After a three-game weekend sweep of the Colorado Rockies in Coors Field, Trout entered Monday's game against the host Los Angeles Dodgers batting .350, with five home runs, 24 RBIs and 33 runs scored in 157 at-bats. He also had 15 stolen bases and a .955 OPS.
And he won't turn 21 until Aug. 7.
Trout and Washington's 19-year-old Bryce Harper are leading the next generation of projected superstars in Major League Baseball. Both were named rookies of the month for their respective leagues in May.
On Monday, Trout and fellow Angels outfielder Torii Hunter were named co-players of the week in the American League.
The Angels were 6-14 when Trout was called up from triple-A Salt Lake City. Because of a viral infection and a shoulder issue, Trout had no chance of making the Angels out of spring training; he had just six exhibition-game at-bats.
He was called up April 28 to replace former Phillie Bobby Abreu, who had been released the previous day. Abreu has landed on his feet with the Dodgers and harbors no animosity toward his successor.
"He's really good, has got talent, and is smart, doesn't try to do too much, and he plays the game the right way," Abreu said recently, when the Dodgers visited Citizens Bank Park. "He is a very humble guy, too, a nice kid."
Since the nice kid was called up and put in the leadoff spot, the Angels have taken off. They entered Monday's game with a 32-29 record, having gone 26-15 since Trout was called up. During the sweep of the Rockies, he went 8 for 14 with four stolen bases, eight runs scored and two RBIs.
"He has played just about as good as anybody in the league since he's been called up," Angels pitcher Dan Haren said.
Trout's rise is due to several factors, including incredible athletic ability, baseball instincts beyond his years and a passion for the game that is evident every time he takes the field.
When players or coaches are asked to describe Trout, they usually do so with a glow in their eyes, an excitement sparked by the mere mention of his name.
Trout has been the leadoff hitter, playing mainly in center field, but also has spent time as a corner outfielder.
"How mature he is at such a young age is pretty impressive," said first baseman and future Hall of Famer Albert Pujols. "He is a great player who is taking advantage of the opportunity to play every day, and he has brought such positive energy to the club since he came up."
Trout wanted to make the team out of spring training but did the next-best thing. He hit .403 in 20 games for the triple-A Salt Lake Bees. Since his call-up, he has been almost as dominant against major-league pitching.
"You have to step back and realize this is a 20-year-old kid doing this, and for him to be this advanced at such a young age and producing this much in the major leagues . . ." Angels manager Mike Scioscia said.
Of course, Trout isn't above being teased by his teammates. They are getting asked more and more about him by visiting and home media alike. Yet the veterans seem to try to top each other with plaudits.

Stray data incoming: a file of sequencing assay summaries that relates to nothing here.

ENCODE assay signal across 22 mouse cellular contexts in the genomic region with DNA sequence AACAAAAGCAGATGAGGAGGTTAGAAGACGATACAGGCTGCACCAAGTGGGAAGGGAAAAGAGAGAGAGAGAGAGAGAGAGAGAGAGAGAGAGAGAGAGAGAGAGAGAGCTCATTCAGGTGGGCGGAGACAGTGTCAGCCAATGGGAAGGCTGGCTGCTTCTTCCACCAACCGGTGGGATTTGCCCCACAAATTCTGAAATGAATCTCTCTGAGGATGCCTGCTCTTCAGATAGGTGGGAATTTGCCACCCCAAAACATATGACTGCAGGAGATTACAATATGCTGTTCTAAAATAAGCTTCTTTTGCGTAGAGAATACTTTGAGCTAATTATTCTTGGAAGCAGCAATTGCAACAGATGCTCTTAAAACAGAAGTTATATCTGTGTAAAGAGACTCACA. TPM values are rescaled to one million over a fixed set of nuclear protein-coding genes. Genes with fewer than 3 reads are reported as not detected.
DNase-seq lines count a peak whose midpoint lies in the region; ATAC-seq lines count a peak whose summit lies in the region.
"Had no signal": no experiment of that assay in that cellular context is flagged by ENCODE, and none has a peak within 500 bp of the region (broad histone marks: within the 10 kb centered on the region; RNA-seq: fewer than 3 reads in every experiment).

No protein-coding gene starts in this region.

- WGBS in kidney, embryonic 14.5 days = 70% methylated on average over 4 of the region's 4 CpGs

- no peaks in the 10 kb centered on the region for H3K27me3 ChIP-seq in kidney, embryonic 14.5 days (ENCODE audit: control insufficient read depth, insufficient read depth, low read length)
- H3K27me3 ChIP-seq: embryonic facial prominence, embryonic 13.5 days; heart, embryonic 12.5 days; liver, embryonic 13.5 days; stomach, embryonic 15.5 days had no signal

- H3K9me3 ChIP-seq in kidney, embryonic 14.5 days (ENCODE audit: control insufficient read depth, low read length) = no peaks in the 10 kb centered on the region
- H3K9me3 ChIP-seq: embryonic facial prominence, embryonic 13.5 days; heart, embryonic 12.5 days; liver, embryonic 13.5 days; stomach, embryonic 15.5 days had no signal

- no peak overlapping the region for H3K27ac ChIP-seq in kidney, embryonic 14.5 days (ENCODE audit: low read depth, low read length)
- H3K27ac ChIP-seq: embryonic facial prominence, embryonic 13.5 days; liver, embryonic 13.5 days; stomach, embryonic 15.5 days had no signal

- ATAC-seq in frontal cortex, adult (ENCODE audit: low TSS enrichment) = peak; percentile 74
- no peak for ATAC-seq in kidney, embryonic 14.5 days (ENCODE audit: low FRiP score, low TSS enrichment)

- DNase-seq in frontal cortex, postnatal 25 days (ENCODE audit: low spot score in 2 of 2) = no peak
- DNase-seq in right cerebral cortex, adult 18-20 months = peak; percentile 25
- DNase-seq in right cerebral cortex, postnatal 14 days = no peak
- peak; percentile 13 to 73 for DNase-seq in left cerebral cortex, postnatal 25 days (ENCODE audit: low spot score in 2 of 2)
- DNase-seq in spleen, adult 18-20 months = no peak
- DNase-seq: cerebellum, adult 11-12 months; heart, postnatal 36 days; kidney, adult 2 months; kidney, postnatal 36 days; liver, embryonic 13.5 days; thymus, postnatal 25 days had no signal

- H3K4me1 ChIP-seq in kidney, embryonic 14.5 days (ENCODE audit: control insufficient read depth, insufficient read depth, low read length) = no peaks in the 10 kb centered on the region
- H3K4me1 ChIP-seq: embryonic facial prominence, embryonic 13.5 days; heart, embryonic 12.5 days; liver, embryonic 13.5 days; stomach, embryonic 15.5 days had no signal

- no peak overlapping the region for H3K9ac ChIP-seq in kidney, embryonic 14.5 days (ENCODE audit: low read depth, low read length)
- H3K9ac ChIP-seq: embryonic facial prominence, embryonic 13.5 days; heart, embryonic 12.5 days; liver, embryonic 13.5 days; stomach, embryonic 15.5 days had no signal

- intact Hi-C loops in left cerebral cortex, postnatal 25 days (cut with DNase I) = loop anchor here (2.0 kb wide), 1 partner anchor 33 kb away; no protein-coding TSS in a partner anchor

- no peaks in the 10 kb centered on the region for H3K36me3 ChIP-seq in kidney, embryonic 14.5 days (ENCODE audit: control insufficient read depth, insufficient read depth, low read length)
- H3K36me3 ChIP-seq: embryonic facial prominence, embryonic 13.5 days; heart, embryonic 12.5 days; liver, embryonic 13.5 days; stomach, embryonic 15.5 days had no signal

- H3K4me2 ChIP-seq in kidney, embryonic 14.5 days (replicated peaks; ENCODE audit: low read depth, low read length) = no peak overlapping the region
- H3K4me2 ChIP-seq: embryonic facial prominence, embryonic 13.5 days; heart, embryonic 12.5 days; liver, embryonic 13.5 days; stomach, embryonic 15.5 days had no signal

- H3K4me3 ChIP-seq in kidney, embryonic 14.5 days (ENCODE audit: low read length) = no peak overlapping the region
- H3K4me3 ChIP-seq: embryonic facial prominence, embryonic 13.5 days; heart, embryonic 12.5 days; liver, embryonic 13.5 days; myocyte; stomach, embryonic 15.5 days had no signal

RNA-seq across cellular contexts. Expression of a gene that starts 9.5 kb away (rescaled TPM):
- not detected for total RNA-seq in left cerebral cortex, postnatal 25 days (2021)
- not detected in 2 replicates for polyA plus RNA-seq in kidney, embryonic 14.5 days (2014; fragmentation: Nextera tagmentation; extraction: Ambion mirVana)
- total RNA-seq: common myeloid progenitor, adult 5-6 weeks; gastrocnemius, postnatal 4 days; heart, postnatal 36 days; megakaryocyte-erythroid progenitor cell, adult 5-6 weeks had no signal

"He is one of the most dynamic players I have ever seen, if not the most," infielder-outfielder Mark Trumbo said.
Veteran reliever LaTroy Hawkins, who is in his first season with the Angels, added, "I'm a big fan."
And it's not just the Angels who have praise for Trout.
"I love how Trout plays the game," Baltimore Orioles manager Buck Showalter said. "He impacts the game in so many ways."
The key for Trout, or any player, is to stay healthy. He plays with an all-out fury, and on Sunday he crashed into the wall, almost making a sensational catch on a three-run home run by Colorado's Tyler Colvin in the Angels' 10-8 victory.
Trout suffered a bruised left wrist but stayed in the game.
"It's sore, but I will be fine," he said afterward, displaying his customary toughness.
The way Trout has burst on to the scene, many may wonder how 24 players were picked ahead of him in the 2009 draft. He wasn't even the first Angel selected.
Eddie Bane, who was scouting director of the Angels at the time and is now a scout for the Detroit Tigers, said Trout was the second player on the Angels' board, behind Stephen Strasburg, who was taken first by Washington and has justified that selection.
"The Yankees also had him as their No. 2 player, and they were selecting after us, and I told them he would never get to them," Bane said.
The Phillies didn't have a pick until No. 75 that year.
"He was way up on our board," said Marti Wolever, the Phillies' assistant general manager/amateur scouting. "If we had a pick up in that vicinity, he probably would have been our guy."
Not all teams saw it that way. Northeast bias was one reason Bane suggested for Trout's dropping so much.
Teams grade players on a 20-80 system, and Bane said Trout was an 80 runner. It's considered excellent speed if a righthanded or lefthanded batter can get to first base in 4.0 seconds.
"We had Mike at 3.89," Bane said. "We are so tools-oriented as a business that if a guy can run, a lot of scouts don't care if he can do anything else; they go crazy over that tool."
The Angels had two picks in the draft - Nos. 24 and 25. At 24, they took Randal Grichuk, a high school outfielder from Texas now playing in single A. Trout was taken next.
If Trout was second on their board, why wasn't he picked first by the Angels at No. 24?
"It was a little bit of gamesmanship," Bane said. "We were going to take both of them, but Mike's agent had put out a different [financial] figure before the draft."
Trout felt confident he wouldn't slide past the Angels. Current Angels national crosschecker Greg Morhardt was the area scout at the time, and he had seen Trout in a handful of games his senior year at Millville. So Trout knew that the Angels thought highly of him.
Trout also appears in a footnote in draft lore. He was the only player to show up for the MLB Network's inaugural coverage of the draft. It was held at MLB studios in Secaucus, N.J.